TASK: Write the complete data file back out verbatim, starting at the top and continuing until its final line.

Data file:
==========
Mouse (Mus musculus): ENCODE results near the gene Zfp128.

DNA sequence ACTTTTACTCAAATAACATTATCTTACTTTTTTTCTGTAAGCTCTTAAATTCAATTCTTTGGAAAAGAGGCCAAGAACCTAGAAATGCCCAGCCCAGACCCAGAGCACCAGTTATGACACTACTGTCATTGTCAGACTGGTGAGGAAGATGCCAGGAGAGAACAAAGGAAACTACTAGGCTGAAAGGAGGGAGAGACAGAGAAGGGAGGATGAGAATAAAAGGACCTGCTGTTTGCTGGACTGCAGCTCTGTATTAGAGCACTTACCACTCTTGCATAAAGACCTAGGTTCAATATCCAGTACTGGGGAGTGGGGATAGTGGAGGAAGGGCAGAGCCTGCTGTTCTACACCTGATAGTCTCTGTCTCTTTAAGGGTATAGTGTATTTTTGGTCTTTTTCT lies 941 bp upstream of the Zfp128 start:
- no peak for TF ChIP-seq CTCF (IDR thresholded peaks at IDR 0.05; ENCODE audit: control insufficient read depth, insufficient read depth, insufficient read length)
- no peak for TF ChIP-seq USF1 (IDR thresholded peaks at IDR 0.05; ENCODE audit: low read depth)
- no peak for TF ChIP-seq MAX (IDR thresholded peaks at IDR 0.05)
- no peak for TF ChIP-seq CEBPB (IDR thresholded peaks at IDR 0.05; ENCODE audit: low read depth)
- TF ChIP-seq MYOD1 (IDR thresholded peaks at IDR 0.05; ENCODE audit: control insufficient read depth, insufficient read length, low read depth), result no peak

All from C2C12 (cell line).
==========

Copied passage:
Mouse (Mus musculus): ENCODE results near the gene Zfp128.

DNA sequence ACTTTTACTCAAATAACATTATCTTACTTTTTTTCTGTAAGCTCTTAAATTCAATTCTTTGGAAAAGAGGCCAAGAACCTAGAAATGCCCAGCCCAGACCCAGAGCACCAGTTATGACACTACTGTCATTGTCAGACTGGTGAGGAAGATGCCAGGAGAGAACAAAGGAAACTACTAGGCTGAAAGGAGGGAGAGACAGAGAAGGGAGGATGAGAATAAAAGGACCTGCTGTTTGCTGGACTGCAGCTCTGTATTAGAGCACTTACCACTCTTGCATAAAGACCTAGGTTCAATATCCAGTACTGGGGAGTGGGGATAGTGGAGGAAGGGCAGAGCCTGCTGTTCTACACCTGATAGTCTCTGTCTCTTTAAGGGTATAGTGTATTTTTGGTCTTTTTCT lies 941 bp upstream of the Zfp128 start:
- no peak for TF ChIP-seq CTCF (IDR thresholded peaks at IDR 0.05; ENCODE audit: control insufficient read depth, insufficient read depth, insufficient read length)
- no peak for TF ChIP-seq USF1 (IDR thresholded peaks at IDR 0.05; ENCODE audit: low read depth)
- no peak for TF ChIP-seq MAX (IDR thresholded peaks at IDR 0.05)
- no peak for TF ChIP-seq CEBPB (IDR thresholded peaks at IDR 0.05; ENCODE audit: low read depth)
- TF ChIP-seq MYOD1 (IDR thresholded peaks at IDR 0.05; ENCODE audit: control insufficient read depth, insufficient read length, low read depth), result no peak

All from C2C12 (cell line).